Regarding "The trauma of dealing with trauma never stops": As an emergency room nurse at the Hennepin County Medical Center from 2014 to December 2021, I appreciated the in-depth reporting on the toll of working in emergency medicine. I often felt guilty likening my experience to the PTSD of military veterans or police, because I was far less physically in danger. However, the emotional whiplash of witnessing constant violence, particularly dead children, before punching out to return to normal life is isolating at best. With multiple colleagues taking their own lives during my tenure, I hope society and hospital systems are moved to care for the emotional well-being of front-line employees working in critical care, including giving permission to take a pause such as fully paid leave, if requested, and not denying/limiting time-off requests.
Anna Dykhuis, Minneapolis
I hope the ER staff at HCMC realize that the fine work they do in saving lives is truly appreciated. I know because my husband ended up there years ago after we were struck by a drunken driver when we were riding our bikes. They literally saved his life. I was admitted at a different hospital, and those ER workers also deserve thanks. Years later, we have a good life — some lasting damage, yes, but we are here. Thanks to all the ER health care workers!
Lori Lohman, Chaska
It's the wages, not the marital status
Nicholas Kristof seems to be confusing correlation and causation in his recent commentary ("The privilege we liberals can't see," Opinion Exchange, Sept. 15). Yes, single-parent families correlate to greater childhood poverty and lower achievement. Why? Because wages are no longer high enough that a family of four can survive, let alone thrive, on a single (40-hour week) income. It's hard to provide enrichment experiences if you are struggling to afford food, housing and reliable transportation or need to work two jobs to do it. So are single-parent families the real cause of childhood poverty and achievement failure, or is it that wages haven't kept up with cost of living increases since the 1950s?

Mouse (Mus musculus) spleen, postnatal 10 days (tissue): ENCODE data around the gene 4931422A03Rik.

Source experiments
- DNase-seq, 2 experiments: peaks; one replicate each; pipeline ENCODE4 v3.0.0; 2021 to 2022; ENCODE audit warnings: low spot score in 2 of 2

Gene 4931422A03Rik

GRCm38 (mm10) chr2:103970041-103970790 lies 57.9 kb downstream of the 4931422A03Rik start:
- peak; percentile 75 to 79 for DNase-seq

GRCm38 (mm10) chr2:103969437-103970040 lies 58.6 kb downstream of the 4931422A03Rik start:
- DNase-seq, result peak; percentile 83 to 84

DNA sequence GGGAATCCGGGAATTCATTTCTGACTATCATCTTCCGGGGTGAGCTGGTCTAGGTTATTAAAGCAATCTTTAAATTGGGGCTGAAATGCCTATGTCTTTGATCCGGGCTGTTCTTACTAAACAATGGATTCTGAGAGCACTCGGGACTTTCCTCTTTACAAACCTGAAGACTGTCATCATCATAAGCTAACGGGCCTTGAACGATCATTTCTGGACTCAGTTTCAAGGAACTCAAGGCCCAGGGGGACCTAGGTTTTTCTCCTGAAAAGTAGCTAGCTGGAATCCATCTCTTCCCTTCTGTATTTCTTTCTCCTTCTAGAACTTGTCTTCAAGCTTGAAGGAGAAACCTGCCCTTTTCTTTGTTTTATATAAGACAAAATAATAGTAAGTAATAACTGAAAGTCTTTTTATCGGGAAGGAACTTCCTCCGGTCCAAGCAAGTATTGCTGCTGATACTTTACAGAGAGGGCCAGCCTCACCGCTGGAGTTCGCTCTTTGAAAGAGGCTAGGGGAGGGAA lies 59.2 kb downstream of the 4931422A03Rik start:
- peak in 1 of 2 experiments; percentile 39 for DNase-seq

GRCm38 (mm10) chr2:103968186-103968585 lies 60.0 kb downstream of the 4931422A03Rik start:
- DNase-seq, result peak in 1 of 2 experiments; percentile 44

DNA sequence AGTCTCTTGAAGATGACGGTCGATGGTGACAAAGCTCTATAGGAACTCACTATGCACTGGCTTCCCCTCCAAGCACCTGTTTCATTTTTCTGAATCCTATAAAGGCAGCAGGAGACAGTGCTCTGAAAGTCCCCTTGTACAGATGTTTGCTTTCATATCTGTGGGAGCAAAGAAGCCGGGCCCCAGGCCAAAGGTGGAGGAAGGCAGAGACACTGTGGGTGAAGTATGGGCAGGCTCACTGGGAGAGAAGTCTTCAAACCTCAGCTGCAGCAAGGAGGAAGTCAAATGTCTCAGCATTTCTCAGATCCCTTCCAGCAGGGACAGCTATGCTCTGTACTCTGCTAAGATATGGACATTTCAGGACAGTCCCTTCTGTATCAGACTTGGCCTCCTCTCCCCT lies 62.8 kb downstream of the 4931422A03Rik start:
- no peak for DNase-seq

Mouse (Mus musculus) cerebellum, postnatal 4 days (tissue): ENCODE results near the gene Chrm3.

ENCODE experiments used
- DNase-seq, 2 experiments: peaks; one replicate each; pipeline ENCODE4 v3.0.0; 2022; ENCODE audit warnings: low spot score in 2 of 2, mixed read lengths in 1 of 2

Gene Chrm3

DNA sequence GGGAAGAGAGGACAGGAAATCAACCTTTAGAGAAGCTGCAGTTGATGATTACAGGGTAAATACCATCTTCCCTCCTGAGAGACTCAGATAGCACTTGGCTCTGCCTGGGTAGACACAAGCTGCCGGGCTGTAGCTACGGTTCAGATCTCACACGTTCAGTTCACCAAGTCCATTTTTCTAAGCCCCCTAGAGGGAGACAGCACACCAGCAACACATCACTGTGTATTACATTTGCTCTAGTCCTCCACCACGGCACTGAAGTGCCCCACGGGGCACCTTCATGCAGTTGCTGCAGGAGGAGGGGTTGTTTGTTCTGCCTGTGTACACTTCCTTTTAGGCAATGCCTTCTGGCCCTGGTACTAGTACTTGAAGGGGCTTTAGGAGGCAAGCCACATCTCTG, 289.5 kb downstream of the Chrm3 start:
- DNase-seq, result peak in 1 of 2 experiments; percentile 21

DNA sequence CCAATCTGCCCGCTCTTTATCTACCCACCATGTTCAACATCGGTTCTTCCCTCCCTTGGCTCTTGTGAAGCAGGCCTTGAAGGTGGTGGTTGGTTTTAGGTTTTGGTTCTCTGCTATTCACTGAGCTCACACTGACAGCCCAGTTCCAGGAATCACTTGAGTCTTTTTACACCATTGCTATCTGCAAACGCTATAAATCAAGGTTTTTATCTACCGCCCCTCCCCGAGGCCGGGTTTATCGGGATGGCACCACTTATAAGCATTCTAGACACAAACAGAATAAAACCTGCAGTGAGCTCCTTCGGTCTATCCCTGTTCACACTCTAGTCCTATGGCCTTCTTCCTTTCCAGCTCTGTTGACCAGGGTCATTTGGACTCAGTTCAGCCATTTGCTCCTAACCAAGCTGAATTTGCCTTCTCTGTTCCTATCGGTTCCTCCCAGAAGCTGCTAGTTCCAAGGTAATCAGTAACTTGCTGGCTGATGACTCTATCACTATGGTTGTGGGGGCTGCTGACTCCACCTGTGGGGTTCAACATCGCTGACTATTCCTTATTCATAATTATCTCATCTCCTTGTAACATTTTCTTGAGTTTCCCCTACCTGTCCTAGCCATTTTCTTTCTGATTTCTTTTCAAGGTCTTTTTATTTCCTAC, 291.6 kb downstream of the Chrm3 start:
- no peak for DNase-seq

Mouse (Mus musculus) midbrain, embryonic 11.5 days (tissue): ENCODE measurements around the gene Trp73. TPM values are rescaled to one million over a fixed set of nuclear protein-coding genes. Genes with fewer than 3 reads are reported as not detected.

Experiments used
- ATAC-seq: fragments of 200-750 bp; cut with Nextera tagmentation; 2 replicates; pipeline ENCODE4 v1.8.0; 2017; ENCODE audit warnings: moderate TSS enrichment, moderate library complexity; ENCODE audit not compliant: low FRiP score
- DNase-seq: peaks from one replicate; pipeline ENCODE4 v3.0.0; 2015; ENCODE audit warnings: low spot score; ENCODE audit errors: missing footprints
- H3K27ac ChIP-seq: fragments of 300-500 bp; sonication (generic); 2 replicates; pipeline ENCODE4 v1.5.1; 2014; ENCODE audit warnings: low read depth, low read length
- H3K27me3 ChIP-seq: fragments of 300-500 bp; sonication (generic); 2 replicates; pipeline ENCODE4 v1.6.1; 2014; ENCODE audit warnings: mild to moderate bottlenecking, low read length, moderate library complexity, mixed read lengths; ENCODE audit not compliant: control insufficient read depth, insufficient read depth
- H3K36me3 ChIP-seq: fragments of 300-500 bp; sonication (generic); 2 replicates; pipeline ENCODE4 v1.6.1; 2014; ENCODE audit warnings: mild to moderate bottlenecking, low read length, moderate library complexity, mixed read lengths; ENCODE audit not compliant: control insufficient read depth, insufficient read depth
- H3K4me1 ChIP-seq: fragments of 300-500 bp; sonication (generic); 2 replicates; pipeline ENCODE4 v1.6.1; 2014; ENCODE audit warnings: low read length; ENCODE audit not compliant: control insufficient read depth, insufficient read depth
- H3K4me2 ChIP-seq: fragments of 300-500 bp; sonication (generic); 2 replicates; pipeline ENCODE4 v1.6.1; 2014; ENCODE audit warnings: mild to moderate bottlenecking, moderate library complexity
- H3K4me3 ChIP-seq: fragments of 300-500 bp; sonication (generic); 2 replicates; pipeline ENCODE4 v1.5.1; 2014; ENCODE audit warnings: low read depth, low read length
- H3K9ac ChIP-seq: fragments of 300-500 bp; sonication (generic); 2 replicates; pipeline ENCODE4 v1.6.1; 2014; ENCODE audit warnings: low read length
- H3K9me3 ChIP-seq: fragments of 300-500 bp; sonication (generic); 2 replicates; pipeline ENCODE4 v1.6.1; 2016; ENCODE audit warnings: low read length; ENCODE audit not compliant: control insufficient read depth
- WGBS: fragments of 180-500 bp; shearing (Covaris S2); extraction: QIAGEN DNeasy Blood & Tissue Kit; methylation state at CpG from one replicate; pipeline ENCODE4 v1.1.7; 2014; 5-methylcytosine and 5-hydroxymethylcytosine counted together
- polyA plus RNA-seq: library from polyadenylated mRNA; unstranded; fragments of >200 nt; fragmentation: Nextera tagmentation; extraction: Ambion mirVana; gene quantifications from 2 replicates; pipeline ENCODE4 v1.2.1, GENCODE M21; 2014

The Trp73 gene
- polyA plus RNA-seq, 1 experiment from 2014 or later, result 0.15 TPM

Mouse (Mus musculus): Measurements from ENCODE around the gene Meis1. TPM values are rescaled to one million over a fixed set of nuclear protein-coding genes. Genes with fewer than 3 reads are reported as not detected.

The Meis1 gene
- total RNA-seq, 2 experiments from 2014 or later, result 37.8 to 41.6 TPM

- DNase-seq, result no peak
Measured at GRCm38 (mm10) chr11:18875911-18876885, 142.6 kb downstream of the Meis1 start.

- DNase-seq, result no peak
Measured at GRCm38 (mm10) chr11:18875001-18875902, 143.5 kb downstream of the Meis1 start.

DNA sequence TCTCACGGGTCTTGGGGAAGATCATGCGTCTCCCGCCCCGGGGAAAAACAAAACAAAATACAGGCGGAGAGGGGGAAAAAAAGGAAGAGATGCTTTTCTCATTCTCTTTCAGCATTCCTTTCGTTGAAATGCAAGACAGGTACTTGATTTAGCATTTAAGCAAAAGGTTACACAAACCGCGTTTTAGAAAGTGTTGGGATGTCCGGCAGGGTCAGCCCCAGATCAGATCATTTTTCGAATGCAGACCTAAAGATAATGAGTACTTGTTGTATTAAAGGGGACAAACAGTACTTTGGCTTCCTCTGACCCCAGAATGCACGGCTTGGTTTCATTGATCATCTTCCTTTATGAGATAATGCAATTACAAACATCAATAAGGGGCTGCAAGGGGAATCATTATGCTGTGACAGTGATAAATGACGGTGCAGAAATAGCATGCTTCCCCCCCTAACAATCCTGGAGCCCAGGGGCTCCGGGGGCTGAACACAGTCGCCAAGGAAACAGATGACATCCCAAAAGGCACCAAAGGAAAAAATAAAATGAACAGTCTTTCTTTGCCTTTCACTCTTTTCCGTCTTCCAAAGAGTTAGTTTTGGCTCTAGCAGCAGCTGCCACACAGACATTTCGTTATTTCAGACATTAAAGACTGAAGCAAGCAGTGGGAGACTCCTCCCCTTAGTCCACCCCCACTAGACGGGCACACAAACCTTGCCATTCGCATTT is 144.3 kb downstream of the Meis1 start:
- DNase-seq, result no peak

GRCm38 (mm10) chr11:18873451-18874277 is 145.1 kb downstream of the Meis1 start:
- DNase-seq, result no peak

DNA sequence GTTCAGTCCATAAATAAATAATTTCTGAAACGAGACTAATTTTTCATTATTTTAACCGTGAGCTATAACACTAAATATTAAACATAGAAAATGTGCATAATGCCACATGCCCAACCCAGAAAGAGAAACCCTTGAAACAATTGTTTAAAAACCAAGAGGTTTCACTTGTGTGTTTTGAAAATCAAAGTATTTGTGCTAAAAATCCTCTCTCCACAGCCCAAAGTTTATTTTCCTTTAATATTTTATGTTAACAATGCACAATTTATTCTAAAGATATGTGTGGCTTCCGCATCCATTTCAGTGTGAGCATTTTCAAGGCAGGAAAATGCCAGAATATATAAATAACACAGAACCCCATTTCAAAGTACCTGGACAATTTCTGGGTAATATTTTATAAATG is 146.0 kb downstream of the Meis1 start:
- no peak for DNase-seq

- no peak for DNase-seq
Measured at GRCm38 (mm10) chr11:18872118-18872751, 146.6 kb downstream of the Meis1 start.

Julie Quinn, Le Center, Minn.
Nicholas Kristof's commentary "The privilege we liberals can't see" is thought-provoking. As a liberal myself, I take issue with the title. I do see. Furthermore, like many of us liberals, Kristof displays discomfort when laying out the hard facts — the plague of child poverty is far more prevalent among Black people than among white people. But this is not any more racist (or "politically incorrect") as recognizing the reality that incarceration rates are disproportionately higher among people of color, property ownership is disproportionately lower among people of color, abortion rates are higher among people of color, and poverty rates are higher — to catalog just a few of the symptoms of a community that has had disadvantages throughout our history as a country. The only good news is that these disparities are being recognized and addressed. (Be comforted, Mr. Kristof, knowing that it is us liberals leading the charge to acknowledge the problems and our collective culpability.)
But while this commentary is valuable, it doesn't address how to correct poverty. Perhaps Kristof, who identifies as a liberal, shares the opinion of the most liberals: Let the government provide programs that lift underserved communities out of poverty. Those who don't agree, take note: Data has just been published regarding the child poverty rate increase since the cessation of the child tax credit program.
It's a dramatic example of the devastation that can occur when a successful government program is rescinded.
Richard Masur, Minneapolis
ST. PAUL CITY COUNCIL